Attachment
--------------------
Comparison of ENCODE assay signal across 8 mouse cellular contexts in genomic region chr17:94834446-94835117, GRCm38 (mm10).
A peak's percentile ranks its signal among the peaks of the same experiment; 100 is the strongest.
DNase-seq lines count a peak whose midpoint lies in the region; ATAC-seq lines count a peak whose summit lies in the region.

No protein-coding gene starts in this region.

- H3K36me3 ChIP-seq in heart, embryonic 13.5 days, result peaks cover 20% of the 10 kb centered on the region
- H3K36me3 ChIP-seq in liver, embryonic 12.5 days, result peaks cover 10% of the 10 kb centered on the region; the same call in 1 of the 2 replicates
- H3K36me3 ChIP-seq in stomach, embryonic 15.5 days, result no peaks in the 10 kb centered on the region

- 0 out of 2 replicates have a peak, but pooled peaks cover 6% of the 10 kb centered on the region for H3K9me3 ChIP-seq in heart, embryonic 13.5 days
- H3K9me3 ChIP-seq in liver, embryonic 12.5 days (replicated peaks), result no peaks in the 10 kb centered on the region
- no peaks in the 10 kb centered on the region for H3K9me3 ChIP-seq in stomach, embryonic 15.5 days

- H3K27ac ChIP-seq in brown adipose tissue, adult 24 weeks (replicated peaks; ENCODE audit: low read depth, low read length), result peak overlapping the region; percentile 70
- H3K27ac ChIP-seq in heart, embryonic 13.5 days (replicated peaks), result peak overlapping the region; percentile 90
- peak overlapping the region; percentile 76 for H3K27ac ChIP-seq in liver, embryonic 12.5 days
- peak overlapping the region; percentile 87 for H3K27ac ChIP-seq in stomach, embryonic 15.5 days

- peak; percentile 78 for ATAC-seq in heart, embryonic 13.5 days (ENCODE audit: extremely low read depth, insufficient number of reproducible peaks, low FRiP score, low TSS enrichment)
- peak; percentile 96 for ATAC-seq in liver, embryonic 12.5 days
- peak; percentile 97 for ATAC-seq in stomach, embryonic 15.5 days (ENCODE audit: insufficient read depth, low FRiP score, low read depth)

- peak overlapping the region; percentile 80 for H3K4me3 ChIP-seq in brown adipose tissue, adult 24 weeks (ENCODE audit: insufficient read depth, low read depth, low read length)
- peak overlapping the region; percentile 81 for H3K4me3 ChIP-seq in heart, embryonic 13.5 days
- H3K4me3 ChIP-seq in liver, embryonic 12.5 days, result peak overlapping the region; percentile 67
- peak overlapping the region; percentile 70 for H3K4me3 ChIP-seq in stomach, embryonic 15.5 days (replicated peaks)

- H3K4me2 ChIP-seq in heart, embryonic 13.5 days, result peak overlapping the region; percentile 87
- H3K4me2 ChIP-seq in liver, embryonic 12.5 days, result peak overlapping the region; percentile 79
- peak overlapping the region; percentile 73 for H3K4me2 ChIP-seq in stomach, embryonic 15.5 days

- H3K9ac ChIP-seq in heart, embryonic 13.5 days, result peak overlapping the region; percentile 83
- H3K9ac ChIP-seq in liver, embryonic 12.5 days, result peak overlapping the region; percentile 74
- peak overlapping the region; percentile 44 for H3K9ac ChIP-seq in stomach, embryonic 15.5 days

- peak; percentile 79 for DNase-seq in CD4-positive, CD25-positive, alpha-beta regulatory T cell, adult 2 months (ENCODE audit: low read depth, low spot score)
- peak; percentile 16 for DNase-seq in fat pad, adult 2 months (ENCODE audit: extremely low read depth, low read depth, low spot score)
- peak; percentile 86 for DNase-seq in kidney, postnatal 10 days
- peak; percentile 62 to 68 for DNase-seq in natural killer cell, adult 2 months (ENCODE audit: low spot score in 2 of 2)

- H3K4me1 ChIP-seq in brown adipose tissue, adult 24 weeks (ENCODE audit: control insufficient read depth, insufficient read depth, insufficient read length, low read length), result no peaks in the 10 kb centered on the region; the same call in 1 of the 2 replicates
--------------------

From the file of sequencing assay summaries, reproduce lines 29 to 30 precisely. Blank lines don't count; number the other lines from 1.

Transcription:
- peak; percentile 16 for DNase-seq in fat pad, adult 2 months (ENCODE audit: extremely low read depth, low read depth, low spot score)
- peak; percentile 86 for DNase-seq in kidney, postnatal 10 days